Today, the High Judicial and Prosecutorial Council (HJSC) appointed Ranko Debevac President of the Court of Bosnia and Herzegovina (BiH) for a term of six years. This is Debevac’s second term at the head of the State Court, and he was the only candidate for this position.
At today’s appointment, he said that in his program he will focus on improving the efficiency, quality and institutional work of the Court.
“At for the cases that come to all departments of this Court, we have a relatively good situation”, said Debevec, noting that only the War Crimes Department has fewer cases due to the smaller number of indictments.
Debevec has been in the position of President of the Court of Bosnia and Herzegovina since December 2016.
He was born 1964 in Sarajevo, and he graduated from the Sarajevo University Law School in 1988. He completed his internship at the Sarajevo Basic Court II. He worked in the Sarajevo Canton Prosecutor’s Office, the Prosecutor’s Office of Bosnia and Herzegovina, and in late 2012 he was appointed a judge of the Court of Bosnia and Herzegovina.
Before his judicial career, Debevec worked as an interpreter, an an adviser to the UNPROFOR and NATO missions, a legal adviser in the Commission for Real Property Claims of Displaced Persons and Refugees (CRPC). He also worked at the Hypo Bank in Sarajevo and the Attorney General’s Office of the Center Municipality.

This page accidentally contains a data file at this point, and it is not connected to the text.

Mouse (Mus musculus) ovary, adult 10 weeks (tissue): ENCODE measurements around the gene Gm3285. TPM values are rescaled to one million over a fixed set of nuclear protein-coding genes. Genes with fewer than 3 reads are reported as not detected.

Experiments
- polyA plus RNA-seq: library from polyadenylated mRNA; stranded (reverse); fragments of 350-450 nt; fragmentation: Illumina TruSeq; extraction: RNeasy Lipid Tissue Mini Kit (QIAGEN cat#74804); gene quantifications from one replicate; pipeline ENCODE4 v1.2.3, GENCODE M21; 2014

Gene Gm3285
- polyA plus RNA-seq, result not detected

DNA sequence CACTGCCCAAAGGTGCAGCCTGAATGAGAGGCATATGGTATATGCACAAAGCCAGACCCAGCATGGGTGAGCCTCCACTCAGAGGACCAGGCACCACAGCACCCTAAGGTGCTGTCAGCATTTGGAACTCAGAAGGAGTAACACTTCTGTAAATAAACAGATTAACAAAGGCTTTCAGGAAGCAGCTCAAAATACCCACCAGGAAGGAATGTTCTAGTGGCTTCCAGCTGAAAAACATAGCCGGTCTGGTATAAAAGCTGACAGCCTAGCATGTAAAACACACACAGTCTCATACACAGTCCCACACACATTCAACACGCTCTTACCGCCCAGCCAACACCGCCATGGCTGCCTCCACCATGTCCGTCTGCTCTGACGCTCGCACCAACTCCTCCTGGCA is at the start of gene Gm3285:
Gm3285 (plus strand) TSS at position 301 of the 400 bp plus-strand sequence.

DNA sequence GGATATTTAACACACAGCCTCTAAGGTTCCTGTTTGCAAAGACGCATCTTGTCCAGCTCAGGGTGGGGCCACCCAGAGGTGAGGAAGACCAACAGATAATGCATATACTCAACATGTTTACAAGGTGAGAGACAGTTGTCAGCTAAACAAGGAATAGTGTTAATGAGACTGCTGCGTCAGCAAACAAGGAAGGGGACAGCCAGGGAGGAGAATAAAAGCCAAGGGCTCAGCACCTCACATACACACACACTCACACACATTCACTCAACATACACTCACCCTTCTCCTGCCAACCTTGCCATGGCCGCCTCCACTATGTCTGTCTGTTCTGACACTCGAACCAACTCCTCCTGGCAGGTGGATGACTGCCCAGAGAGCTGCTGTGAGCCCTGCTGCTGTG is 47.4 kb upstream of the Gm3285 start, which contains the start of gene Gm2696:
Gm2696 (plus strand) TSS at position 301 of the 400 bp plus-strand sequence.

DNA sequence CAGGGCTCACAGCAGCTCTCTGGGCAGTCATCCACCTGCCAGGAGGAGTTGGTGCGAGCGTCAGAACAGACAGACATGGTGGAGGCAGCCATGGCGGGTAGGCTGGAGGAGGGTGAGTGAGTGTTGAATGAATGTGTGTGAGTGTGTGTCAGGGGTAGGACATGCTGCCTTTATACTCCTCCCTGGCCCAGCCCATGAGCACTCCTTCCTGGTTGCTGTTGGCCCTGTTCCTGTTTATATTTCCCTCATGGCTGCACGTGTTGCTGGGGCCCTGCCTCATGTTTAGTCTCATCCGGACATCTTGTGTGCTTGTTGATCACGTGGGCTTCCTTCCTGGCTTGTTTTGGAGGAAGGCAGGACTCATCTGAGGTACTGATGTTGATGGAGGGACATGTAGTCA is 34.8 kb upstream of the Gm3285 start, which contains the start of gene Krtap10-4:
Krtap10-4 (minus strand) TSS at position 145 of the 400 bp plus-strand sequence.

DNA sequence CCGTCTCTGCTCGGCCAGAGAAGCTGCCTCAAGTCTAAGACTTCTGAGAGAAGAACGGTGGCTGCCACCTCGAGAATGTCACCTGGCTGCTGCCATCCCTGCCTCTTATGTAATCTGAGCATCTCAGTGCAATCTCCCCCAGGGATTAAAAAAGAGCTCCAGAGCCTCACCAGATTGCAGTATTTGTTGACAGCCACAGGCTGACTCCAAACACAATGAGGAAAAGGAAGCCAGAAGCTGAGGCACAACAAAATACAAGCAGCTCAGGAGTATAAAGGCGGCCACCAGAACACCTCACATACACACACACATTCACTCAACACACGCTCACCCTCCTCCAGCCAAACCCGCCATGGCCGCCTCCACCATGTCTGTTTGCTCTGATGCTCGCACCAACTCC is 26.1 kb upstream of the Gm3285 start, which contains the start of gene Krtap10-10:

In 2021, he was subject to a disciplinary actions. The Office of the Disciplinary Counsel (ODC) charged him because he met in private premises with Osman Mehmedbašić, the general director of the Intelligence and Security Agency of Bosnia and Herzegovina at the time when criminal proceedings were being conducted against him before the Court of Bosnia and Herzegovina. In addition, the ODC charged Debevc for failing to declare an apartment in the financial and asset declaration report and for messages he sent to the prosecutor who was checking the allegations from the report in which his name was mentioned.
Having found him responsible for misconduct, the first-instance disciplinary commission of the HJPC imposed a public reprimand on him, but the second-instance commission absolved him of responsibility.
As the Court President, Debevc never permitted the HJPC to publish his asset declaration nor did he agree to an interview with CIN journalists on this topic.
Namely, CIN maintains a database which contains biographies, data on income, real estate, vehicles, savings, loans, shares and court proceedings for more than 40 judges and prosecutors.
Debevec owns an apartment in Sarajevo which his mother gave him in 1996. In the mortgage contract, the expert appraiser valued this property at slightly more than 330,000 BAM. His base salary in the position of President of the Court of Bosnia and Herzegovina is 4,400 BAM.